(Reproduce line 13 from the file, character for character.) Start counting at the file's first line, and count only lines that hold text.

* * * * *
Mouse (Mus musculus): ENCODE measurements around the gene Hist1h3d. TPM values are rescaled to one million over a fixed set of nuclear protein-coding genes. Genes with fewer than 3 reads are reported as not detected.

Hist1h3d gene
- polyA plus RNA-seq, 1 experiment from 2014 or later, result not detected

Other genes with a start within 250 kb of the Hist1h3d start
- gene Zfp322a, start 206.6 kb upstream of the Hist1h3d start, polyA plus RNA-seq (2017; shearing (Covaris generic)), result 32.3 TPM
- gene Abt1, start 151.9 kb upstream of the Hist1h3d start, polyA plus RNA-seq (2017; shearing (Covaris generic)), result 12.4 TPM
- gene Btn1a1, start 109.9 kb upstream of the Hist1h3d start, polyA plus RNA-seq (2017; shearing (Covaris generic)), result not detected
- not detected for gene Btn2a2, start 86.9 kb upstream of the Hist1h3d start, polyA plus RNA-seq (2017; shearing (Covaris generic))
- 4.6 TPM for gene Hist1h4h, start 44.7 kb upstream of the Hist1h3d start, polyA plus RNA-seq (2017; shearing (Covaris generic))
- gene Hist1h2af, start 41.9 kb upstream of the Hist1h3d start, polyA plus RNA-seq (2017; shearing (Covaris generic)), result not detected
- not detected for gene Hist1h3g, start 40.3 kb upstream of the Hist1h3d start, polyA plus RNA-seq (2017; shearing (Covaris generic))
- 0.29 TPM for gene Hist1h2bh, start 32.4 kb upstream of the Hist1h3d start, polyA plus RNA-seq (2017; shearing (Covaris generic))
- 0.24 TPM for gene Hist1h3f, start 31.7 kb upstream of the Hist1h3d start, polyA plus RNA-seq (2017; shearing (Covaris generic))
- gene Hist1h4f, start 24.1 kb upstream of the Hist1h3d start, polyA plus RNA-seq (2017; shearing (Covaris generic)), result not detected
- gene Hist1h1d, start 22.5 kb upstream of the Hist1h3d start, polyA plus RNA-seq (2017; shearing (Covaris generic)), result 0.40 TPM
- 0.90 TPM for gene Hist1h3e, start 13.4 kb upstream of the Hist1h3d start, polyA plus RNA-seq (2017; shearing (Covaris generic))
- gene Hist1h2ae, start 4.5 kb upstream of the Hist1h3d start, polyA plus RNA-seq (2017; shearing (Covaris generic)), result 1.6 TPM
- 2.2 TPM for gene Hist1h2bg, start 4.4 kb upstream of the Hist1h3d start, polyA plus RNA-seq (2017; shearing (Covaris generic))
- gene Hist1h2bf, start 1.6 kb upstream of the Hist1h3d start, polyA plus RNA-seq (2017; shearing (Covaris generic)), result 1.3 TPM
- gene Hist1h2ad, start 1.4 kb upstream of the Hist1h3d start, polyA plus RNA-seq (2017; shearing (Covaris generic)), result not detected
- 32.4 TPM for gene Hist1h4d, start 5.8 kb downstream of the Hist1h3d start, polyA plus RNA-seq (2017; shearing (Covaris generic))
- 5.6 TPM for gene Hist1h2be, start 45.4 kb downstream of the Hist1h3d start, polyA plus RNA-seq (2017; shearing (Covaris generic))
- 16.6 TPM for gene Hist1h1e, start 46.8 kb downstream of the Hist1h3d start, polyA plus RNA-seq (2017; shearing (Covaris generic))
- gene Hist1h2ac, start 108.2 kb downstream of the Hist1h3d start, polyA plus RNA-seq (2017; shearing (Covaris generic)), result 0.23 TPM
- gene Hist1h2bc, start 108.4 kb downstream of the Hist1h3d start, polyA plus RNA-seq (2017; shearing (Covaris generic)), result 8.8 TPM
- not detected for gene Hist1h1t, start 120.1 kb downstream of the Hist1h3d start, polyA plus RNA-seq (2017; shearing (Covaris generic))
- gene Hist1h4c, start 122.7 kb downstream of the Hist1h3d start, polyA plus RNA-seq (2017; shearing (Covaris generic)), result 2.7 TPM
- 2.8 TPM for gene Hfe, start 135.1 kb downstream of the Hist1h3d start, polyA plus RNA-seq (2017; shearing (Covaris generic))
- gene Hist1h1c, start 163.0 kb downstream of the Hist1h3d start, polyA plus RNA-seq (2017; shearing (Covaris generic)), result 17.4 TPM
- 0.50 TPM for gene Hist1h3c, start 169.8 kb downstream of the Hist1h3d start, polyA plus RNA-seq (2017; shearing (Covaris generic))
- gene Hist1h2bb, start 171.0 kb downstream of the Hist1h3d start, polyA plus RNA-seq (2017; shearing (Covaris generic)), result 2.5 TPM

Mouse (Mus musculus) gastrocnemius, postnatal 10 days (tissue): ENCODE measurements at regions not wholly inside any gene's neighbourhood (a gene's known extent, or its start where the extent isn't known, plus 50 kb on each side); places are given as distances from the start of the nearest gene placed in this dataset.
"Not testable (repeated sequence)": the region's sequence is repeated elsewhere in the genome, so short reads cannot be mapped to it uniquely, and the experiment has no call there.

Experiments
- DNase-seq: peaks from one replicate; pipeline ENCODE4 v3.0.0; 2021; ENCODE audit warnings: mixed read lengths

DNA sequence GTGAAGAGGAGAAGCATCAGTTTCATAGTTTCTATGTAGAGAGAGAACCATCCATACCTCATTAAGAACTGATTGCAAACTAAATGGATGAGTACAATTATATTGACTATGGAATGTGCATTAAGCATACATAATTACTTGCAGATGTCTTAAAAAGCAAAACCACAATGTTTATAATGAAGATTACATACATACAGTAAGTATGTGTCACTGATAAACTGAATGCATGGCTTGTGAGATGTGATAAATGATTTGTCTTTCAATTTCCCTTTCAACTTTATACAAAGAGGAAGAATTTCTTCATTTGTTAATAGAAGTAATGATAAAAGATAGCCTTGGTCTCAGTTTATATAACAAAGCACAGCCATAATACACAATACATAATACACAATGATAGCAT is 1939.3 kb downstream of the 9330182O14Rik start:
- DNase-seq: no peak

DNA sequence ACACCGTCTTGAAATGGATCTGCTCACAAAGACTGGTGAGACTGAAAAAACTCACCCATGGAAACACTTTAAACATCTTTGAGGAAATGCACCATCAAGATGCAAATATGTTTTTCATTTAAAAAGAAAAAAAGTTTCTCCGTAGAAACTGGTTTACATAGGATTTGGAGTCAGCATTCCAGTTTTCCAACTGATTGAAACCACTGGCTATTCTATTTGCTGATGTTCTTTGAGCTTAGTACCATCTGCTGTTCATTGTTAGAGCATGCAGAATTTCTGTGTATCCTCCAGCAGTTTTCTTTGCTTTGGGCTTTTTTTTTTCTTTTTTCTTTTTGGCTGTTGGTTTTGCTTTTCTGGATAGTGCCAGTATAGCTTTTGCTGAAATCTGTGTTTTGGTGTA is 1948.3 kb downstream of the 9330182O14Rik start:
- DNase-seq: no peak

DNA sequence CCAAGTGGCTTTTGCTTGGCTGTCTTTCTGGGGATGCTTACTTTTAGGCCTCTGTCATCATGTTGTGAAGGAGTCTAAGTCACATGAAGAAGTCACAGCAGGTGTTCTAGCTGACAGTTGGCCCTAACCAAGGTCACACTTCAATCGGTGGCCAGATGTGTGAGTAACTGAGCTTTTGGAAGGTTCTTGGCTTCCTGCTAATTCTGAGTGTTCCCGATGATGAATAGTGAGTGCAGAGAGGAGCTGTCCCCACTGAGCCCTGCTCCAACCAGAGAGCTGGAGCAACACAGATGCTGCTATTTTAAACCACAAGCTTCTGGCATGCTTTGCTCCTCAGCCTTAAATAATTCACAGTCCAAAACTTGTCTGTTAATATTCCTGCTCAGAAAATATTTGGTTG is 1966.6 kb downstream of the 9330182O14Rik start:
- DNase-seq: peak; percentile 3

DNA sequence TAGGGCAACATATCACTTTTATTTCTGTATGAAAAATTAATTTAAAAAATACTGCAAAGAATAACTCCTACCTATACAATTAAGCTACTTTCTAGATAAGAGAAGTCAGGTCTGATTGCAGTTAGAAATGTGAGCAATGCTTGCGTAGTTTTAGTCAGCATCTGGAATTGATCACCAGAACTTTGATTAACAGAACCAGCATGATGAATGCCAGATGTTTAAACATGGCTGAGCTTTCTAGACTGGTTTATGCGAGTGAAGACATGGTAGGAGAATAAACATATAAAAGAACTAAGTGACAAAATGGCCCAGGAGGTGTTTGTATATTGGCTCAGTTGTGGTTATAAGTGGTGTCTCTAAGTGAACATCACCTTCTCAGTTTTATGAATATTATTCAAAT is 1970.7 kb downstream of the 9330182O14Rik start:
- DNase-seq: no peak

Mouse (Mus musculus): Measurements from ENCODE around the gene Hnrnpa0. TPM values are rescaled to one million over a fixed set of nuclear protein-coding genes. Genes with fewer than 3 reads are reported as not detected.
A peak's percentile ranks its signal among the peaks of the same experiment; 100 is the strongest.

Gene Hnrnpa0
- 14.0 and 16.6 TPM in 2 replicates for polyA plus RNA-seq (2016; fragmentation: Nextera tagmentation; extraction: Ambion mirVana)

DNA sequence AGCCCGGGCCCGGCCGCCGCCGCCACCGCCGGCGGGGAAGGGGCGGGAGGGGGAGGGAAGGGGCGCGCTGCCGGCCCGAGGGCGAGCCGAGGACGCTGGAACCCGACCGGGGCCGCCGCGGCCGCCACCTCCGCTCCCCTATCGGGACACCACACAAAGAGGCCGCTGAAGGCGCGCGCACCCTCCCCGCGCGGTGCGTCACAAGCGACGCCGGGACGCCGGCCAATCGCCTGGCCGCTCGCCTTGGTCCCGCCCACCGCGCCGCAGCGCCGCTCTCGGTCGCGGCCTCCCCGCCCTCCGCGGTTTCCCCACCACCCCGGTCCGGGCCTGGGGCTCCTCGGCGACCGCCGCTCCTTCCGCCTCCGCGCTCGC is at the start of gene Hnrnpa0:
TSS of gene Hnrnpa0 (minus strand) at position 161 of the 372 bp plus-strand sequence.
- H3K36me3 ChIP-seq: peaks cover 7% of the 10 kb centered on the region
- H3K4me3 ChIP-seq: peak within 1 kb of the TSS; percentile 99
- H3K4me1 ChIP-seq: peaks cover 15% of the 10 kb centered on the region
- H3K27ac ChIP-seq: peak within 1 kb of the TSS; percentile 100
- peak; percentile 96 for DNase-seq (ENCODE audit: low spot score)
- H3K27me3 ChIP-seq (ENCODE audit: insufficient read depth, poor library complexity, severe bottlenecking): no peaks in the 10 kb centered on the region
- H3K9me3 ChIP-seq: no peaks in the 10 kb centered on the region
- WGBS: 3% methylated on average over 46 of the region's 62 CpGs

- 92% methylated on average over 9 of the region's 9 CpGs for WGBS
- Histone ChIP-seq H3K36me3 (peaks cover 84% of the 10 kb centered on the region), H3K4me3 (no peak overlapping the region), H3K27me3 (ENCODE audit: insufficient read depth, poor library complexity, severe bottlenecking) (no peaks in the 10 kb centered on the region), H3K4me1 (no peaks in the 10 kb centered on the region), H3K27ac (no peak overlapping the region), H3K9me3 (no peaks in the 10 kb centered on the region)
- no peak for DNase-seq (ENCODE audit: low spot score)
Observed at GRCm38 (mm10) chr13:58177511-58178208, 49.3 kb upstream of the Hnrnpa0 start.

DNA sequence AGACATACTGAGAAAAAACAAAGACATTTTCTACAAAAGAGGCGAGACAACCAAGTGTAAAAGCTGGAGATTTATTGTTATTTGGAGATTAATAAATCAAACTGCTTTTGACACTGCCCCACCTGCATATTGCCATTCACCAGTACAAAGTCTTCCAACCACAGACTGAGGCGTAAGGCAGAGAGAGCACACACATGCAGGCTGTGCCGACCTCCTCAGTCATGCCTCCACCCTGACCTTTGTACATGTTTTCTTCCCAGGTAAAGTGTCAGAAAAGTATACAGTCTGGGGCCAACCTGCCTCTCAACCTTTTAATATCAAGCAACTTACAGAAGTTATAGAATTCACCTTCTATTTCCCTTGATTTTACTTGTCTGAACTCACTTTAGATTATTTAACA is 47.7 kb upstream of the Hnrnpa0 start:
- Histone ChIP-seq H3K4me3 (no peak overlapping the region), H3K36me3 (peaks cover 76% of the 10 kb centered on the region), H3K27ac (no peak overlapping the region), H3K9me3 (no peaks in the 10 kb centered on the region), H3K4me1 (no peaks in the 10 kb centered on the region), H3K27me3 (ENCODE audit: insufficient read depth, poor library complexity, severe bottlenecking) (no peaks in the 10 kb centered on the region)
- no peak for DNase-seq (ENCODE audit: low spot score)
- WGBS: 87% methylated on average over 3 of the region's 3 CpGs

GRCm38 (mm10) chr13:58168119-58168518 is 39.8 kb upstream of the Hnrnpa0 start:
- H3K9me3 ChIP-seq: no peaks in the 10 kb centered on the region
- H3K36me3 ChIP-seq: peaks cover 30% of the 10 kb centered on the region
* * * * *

- 0.24 TPM for gene Hist1h3f, start 31.7 kb upstream of the Hist1h3d start, polyA plus RNA-seq (2017; shearing (Covaris generic))